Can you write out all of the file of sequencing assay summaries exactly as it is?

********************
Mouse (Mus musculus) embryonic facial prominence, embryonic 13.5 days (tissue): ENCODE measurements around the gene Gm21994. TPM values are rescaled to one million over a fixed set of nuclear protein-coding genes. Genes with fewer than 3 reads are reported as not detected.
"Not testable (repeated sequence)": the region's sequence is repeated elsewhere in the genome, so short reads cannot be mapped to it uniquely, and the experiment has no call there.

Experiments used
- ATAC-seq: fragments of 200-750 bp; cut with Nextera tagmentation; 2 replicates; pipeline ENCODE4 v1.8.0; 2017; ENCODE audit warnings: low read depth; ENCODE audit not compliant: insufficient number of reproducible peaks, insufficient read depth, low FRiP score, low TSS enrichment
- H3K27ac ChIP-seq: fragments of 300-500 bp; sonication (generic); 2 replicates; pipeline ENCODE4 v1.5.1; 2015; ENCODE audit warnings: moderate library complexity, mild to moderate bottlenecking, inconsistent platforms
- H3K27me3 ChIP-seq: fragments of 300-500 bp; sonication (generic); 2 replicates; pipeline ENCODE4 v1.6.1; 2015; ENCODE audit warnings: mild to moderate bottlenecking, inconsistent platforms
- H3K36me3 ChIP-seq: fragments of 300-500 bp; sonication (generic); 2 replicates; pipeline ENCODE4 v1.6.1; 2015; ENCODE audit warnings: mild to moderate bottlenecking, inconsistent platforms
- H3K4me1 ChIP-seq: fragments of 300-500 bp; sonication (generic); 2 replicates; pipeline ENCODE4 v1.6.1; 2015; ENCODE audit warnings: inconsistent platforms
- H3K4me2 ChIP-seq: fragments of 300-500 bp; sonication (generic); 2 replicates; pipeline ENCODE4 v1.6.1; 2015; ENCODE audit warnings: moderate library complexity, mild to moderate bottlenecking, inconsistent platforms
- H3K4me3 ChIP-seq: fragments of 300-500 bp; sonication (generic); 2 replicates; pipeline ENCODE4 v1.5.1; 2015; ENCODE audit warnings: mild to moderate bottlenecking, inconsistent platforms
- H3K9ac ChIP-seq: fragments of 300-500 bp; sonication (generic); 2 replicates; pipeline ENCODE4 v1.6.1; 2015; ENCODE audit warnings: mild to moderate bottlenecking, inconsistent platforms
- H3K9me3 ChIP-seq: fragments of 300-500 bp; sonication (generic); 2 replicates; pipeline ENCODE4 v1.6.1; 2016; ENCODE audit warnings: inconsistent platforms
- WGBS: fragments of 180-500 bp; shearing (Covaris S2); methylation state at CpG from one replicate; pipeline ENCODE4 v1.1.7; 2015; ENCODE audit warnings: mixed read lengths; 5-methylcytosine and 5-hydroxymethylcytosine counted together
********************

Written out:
Mouse (Mus musculus) embryonic facial prominence, embryonic 13.5 days (tissue): ENCODE measurements around the gene Gm21994. TPM values are rescaled to one million over a fixed set of nuclear protein-coding genes. Genes with fewer than 3 reads are reported as not detected.
"Not testable (repeated sequence)": the region's sequence is repeated elsewhere in the genome, so short reads cannot be mapped to it uniquely, and the experiment has no call there.

Experiments used
- ATAC-seq: fragments of 200-750 bp; cut with Nextera tagmentation; 2 replicates; pipeline ENCODE4 v1.8.0; 2017; ENCODE audit warnings: low read depth; ENCODE audit not compliant: insufficient number of reproducible peaks, insufficient read depth, low FRiP score, low TSS enrichment
- H3K27ac ChIP-seq: fragments of 300-500 bp; sonication (generic); 2 replicates; pipeline ENCODE4 v1.5.1; 2015; ENCODE audit warnings: moderate library complexity, mild to moderate bottlenecking, inconsistent platforms
- H3K27me3 ChIP-seq: fragments of 300-500 bp; sonication (generic); 2 replicates; pipeline ENCODE4 v1.6.1; 2015; ENCODE audit warnings: mild to moderate bottlenecking, inconsistent platforms
- H3K36me3 ChIP-seq: fragments of 300-500 bp; sonication (generic); 2 replicates; pipeline ENCODE4 v1.6.1; 2015; ENCODE audit warnings: mild to moderate bottlenecking, inconsistent platforms
- H3K4me1 ChIP-seq: fragments of 300-500 bp; sonication (generic); 2 replicates; pipeline ENCODE4 v1.6.1; 2015; ENCODE audit warnings: inconsistent platforms
- H3K4me2 ChIP-seq: fragments of 300-500 bp; sonication (generic); 2 replicates; pipeline ENCODE4 v1.6.1; 2015; ENCODE audit warnings: moderate library complexity, mild to moderate bottlenecking, inconsistent platforms
- H3K4me3 ChIP-seq: fragments of 300-500 bp; sonication (generic); 2 replicates; pipeline ENCODE4 v1.5.1; 2015; ENCODE audit warnings: mild to moderate bottlenecking, inconsistent platforms
- H3K9ac ChIP-seq: fragments of 300-500 bp; sonication (generic); 2 replicates; pipeline ENCODE4 v1.6.1; 2015; ENCODE audit warnings: mild to moderate bottlenecking, inconsistent platforms
- H3K9me3 ChIP-seq: fragments of 300-500 bp; sonication (generic); 2 replicates; pipeline ENCODE4 v1.6.1; 2016; ENCODE audit warnings: inconsistent platforms
- WGBS: fragments of 180-500 bp; shearing (Covaris S2); methylation state at CpG from one replicate; pipeline ENCODE4 v1.1.7; 2015; ENCODE audit warnings: mixed read lengths; 5-methylcytosine and 5-hydroxymethylcytosine counted together